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garbage collection

 
Tano_Ortiga
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Hi Guys,
I created a servlet w/c I am running at my own PC. I configured my webserver such that when I startup my webserver (tomcat), the servlet is automatically loaded. I noticed however, that after several transactions with this servlet the memory usage of JVM in my PC keeps growing. I am worried that eventually this will cause my PC problems (out of memory). This servlet has everything that a servlet should have. I have the "destroy" and also the system.gc at the end. I even assigned every Class wide variables to NULL (not sure if this helped).
can you give me an advice on this ? BTW, i also tried this using apache's jserv. Is there something wrong with the servlet, webserver ?
thanks in advance.
Jonathan
 
William Brogden
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How much memory use growth are we talking about here?
What does your servlet do?
Note that the destroy() method should only be called by Tomcat, and only when the server is shutting down.
Bill

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Tano_Ortiga
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Originally posted by William Brogden:
How much memory use growth are we talking about here?
What does your servlet do?
Note that the destroy() method should only be called by Tomcat, and only when the server is shutting down.
Bill

The "memory leak" plays at the values 4K-8K. There are also times when the memory allocation does not change, but this cases are 1 out of 7 chances. There was never a time when the JVM's memory allocation went down.

I am explictly calling the destroy() method after the servlet has completed a transaction. I suppose this is OK, since the JVM does the same thing implicitly. I also tried removing the call to the destroy method, i got the same results.
The servlet connects to a database via jdbc dbc bridge. All it does is it allows users to update/delete/add records to the database. But I guess it's not what the servlet does that's causing the problem, because I get the same results, when i try to access the initial screen of the servlet. The initial screen does not connect to the db yet. It just prints out a menu.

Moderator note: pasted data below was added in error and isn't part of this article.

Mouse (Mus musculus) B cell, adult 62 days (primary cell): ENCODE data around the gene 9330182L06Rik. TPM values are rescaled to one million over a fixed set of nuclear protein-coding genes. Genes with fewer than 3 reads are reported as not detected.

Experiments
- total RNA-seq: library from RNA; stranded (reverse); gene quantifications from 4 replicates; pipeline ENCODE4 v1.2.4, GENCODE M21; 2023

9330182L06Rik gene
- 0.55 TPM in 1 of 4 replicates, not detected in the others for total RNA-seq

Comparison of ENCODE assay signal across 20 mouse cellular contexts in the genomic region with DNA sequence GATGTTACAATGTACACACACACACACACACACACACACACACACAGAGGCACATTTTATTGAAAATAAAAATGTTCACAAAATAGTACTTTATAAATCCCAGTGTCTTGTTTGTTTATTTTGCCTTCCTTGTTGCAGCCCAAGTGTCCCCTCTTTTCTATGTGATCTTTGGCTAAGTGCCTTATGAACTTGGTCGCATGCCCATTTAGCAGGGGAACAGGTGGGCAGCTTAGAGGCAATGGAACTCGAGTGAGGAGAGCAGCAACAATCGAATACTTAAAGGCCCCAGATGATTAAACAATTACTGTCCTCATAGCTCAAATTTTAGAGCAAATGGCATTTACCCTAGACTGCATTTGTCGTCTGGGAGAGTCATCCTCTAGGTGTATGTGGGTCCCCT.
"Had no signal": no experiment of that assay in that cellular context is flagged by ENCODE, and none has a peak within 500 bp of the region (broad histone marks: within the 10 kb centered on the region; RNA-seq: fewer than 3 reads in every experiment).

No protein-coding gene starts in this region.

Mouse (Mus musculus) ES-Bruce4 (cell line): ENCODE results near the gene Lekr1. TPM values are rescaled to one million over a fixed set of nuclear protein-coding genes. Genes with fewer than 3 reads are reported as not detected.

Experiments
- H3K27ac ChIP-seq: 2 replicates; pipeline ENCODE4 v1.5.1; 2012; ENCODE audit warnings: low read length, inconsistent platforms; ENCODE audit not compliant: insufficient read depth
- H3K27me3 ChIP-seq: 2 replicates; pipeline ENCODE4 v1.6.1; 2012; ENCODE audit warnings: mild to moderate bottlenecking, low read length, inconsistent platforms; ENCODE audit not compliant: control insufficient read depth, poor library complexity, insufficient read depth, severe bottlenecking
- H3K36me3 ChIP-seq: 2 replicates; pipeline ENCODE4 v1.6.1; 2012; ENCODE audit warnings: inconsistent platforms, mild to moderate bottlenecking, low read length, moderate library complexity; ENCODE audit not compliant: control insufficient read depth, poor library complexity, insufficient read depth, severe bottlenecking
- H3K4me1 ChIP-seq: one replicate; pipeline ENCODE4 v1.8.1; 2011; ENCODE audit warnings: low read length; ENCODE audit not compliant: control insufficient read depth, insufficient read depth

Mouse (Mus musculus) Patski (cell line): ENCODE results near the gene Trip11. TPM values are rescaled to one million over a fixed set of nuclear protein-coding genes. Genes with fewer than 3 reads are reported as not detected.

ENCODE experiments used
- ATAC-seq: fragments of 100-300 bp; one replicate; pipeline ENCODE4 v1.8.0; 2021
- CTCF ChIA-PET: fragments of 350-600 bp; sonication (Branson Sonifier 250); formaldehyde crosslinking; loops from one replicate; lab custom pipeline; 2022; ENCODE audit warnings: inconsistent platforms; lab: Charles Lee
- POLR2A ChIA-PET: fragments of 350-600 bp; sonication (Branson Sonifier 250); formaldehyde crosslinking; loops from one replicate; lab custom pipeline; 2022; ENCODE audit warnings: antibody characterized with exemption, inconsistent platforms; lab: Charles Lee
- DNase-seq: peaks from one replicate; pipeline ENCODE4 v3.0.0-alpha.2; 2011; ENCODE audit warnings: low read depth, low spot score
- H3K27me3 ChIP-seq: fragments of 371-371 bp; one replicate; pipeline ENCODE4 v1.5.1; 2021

I read a note in one of the forums here saying that java's gc does not free up memory used by literal strings. Only all memory allocated to objects created with the "new" command are reclaimable by gc. I did the necessary adjustments to comply with this requirement. Still i get the same problem.
Is it possible that the jvm only reclaims memory when memory allocated to it had reached a certain peak already?
pls help. thanks.
Jonathan

 
maha anna
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Jonathan,
I also had this memory problem simillar to yours. Finally I figured out that I overlooked to close the database resources like a 'Statement' object / 'Connection' object / 'Resultset' Object etc.
It is always good idea to put all closing of resources at the 'finally' block to make sure they are always closed.
Another tip is I always try to use StringBuffers instead of String objects when I had to combine more than 1 String objects to make a final one. What I do is create a StringBuffer object , then call .append("..") on that and finally use stringBuffRef.toString() to get the final String. I used this especially to create the SQL statements.
regds
maha anna
 
Tano_Ortiga
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Hi,
My servlet's initial screen does not connect to the DB yet. And yet I am getting the same error. I guess, this leaves our first suggestion not feasible.
StringBuffer? So what your saying is that the JVM has a special handling for StringBuffers. I'll try this one out. and will get back to you.
thank you very much. and let me just say "this site is really helpful."

Jonathan
 
William Brogden
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"I am explictly calling the destroy() method after the servlet has completed a transaction. I suppose this is OK, since the JVM does the same thing implicitly. I also tried removing the call to the destroy method, i got the same results."
NO NO NO NO NO - Don't do this. The destroy method should not be called by your code. The servlet container (engine) calls destroy when it is about to remove the servlet object from memory. You should override destroy() if your servlet needs to do some clean-up - possibly write to a log or close DB connection pool objects.
Once the servlet engine creates an instance of your servlet, that instance stays in memory to service any number of requests - writing this kind of program requires a shift in viewpoint.